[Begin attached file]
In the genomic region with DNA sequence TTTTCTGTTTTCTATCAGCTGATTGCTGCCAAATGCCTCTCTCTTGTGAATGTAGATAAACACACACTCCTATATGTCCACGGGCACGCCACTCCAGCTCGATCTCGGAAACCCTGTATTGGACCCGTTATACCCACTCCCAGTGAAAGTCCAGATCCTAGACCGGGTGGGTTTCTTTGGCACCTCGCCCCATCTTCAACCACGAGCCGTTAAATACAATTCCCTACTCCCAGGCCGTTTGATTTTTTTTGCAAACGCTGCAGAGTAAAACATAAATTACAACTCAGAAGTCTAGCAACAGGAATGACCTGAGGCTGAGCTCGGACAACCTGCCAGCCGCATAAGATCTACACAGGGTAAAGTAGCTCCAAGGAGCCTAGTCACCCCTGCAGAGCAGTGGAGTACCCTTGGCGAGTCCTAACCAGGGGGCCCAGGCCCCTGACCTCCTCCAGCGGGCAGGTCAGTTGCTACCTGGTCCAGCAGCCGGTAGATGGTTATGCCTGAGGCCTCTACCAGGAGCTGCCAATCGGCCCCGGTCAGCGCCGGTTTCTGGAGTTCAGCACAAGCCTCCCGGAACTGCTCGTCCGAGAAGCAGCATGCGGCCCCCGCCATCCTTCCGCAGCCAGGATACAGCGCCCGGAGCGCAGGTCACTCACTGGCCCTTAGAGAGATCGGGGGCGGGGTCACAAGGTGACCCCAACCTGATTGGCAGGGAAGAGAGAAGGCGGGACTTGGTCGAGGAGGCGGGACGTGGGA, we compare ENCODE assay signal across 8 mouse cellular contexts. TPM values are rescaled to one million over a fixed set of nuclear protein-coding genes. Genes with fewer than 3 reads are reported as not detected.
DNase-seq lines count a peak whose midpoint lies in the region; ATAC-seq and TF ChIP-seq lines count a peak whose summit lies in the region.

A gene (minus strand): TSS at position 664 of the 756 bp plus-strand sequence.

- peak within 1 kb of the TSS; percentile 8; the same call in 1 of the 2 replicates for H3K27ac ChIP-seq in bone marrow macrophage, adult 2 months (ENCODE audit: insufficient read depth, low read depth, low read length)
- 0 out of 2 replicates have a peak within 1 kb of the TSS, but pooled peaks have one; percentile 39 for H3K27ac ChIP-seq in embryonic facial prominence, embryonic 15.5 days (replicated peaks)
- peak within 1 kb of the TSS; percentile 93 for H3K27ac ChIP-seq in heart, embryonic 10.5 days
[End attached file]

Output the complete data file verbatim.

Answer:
In the genomic region with DNA sequence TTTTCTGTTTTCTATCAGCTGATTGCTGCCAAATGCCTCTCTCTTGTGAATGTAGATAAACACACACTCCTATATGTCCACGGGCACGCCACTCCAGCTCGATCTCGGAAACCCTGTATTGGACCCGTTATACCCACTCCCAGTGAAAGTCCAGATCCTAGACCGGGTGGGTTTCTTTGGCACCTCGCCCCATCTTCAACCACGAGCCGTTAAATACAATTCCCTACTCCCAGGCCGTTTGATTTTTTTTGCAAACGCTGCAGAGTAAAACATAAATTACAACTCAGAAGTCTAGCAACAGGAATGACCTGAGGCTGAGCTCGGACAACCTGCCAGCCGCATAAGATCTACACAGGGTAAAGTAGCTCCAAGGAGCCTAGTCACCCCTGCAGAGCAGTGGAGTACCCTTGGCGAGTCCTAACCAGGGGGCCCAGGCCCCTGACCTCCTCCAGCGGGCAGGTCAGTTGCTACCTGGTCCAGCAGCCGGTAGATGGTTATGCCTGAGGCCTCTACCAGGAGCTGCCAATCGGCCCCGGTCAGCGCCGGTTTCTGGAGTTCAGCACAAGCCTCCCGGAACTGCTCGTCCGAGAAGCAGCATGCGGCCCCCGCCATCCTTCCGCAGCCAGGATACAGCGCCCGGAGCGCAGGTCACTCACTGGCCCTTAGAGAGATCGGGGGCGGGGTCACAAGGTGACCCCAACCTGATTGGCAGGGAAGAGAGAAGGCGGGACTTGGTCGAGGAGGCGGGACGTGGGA, we compare ENCODE assay signal across 8 mouse cellular contexts. TPM values are rescaled to one million over a fixed set of nuclear protein-coding genes. Genes with fewer than 3 reads are reported as not detected.
DNase-seq lines count a peak whose midpoint lies in the region; ATAC-seq and TF ChIP-seq lines count a peak whose summit lies in the region.

A gene (minus strand): TSS at position 664 of the 756 bp plus-strand sequence.

- peak within 1 kb of the TSS; percentile 8; the same call in 1 of the 2 replicates for H3K27ac ChIP-seq in bone marrow macrophage, adult 2 months (ENCODE audit: insufficient read depth, low read depth, low read length)
- 0 out of 2 replicates have a peak within 1 kb of the TSS, but pooled peaks have one; percentile 39 for H3K27ac ChIP-seq in embryonic facial prominence, embryonic 15.5 days (replicated peaks)
- peak within 1 kb of the TSS; percentile 93 for H3K27ac ChIP-seq in heart, embryonic 10.5 days